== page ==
Redbridge could lose £20m in government ‘bad news’ budget cut for councils
Another round of government cuts to council funding will be “bad news” for Redbridge, according to the council’s cabinet member for resources.
But deputy leader Cllr Ian Bond said the 10 per cent reduction to the local government resource budget, announced in last week’s spending review, will not have a serious impact on Redbridge until 2016.
George Osborne, the Chancellor of the Exchequer, told the House of Commons “good councils” would “manage” on even tighter budgets.
He added: “If all the changes in local government and social care I announced are taken into account, the change for local government is more like minus 2 per cent.”
Cllr Bond said the cut could amount to around £20million for Redbridge, following £30m of savings already made.
You may also want to watch:
He added: “It’s going to be extremely challenging but I think we are starting from a good position and we’ve done pretty well so far.
“Looking at next year, we’re confident we are well set up already and in 2015/16 we can probably manage with resources.
- 1 Consultation on proposed controlled parking zones to begin
- 2 More than 100 Covid dead at Queen's and King George this week
- 3 GPs roll up their sleeves to support colleagues at Queen's Hospital
- 4 Almost 250 homes without internet in Goodmayes after car accident takes out telecoms box
- 5 Covid outbreak at Woodford Green care home delays vaccinations
- 6 Double murder charge over stabbings, as police name victims
- 7 Double murder accused remanded in custody over ‘brutal’ stabbings
- 8 Redevelopment plans likely to be approved despite 144 objections
- 9 Life sentence for Chigwell man convicted of murder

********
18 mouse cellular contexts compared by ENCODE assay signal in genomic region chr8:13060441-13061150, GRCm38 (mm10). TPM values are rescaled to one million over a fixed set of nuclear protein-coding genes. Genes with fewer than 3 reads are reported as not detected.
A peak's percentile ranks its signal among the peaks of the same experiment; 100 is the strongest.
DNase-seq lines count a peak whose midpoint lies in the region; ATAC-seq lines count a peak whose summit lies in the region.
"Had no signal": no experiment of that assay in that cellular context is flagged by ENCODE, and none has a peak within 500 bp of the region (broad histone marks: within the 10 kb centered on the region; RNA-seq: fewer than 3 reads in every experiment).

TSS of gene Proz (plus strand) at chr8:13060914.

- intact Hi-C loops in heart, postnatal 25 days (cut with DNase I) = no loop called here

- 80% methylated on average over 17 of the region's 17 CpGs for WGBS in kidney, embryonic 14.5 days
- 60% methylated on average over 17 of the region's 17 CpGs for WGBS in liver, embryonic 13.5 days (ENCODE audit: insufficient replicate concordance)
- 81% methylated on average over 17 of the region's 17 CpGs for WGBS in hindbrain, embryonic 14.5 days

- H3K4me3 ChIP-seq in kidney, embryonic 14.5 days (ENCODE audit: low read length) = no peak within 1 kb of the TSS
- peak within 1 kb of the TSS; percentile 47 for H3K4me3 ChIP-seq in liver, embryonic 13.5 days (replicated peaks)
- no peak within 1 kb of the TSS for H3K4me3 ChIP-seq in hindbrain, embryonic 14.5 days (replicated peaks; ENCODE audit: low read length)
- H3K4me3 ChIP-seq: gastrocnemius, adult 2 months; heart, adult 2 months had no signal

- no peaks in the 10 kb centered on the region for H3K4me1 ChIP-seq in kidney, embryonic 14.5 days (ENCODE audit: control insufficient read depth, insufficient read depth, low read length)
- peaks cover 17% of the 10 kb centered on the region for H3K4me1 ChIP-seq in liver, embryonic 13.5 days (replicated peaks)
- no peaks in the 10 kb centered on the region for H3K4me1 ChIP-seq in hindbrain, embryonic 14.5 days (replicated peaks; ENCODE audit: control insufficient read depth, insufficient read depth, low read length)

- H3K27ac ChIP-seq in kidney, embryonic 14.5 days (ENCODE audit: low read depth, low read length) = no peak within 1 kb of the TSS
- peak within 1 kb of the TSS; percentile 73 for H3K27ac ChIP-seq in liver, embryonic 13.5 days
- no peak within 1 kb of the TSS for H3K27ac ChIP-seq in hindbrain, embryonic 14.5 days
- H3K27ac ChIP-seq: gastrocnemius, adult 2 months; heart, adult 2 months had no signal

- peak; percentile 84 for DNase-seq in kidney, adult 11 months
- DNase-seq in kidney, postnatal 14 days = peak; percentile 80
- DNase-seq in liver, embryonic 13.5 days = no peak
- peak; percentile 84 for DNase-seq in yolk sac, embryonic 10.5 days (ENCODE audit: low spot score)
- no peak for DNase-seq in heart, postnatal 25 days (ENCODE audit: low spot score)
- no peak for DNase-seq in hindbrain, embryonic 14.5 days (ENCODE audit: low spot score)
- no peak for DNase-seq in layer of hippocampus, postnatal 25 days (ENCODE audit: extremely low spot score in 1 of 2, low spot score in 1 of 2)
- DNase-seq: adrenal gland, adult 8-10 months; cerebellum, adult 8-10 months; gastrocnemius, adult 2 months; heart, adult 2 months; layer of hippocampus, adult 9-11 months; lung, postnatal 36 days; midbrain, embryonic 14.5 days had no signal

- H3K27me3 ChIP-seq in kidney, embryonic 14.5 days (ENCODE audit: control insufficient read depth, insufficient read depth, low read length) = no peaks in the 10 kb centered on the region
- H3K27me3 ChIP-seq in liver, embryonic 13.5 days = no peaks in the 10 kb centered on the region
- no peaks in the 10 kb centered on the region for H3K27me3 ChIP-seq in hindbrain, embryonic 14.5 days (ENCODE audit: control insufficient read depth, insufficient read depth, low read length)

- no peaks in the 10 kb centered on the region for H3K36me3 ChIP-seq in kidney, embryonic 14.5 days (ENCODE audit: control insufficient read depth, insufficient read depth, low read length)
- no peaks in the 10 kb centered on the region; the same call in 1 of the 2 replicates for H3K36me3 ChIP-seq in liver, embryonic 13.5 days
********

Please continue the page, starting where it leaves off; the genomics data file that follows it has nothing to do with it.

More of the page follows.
- 10 Council left homeless family 'stuck in cycle of instability', report finds
“But whoever is elected next year will have to make some difficult decisions.”
Education is the only area with ringfenced funding, meaning all areas will be reviewed for cuts.
On top of the reduction, Mr Osborne announced another two years of frozen council tax, which is one of the largest sources of council income.
Cllr Bond said: “It’s good news for residents because it’s a significant bill but on the other hand it’s a bit of a trap for local government.
“Usually the freeze lasts for a few years so people are starting to wonder what will happen when it ends.
“It’s much more attractive for the government to put cuts on us rather than taking difficult decisions themselves.”
But he added that local councils are “better placed” to make changes in local communities.
Deputy Labour group leader Cllr Wes Streeting branded the spending review a “disgrace”.
He said his party would need “radical thinking” to tackle the spending cuts needed without sacrificing services if it wins control in the 2015 local elections.
He added: “We will be drawing up a list of clear promises we know we can deliver before the next election.”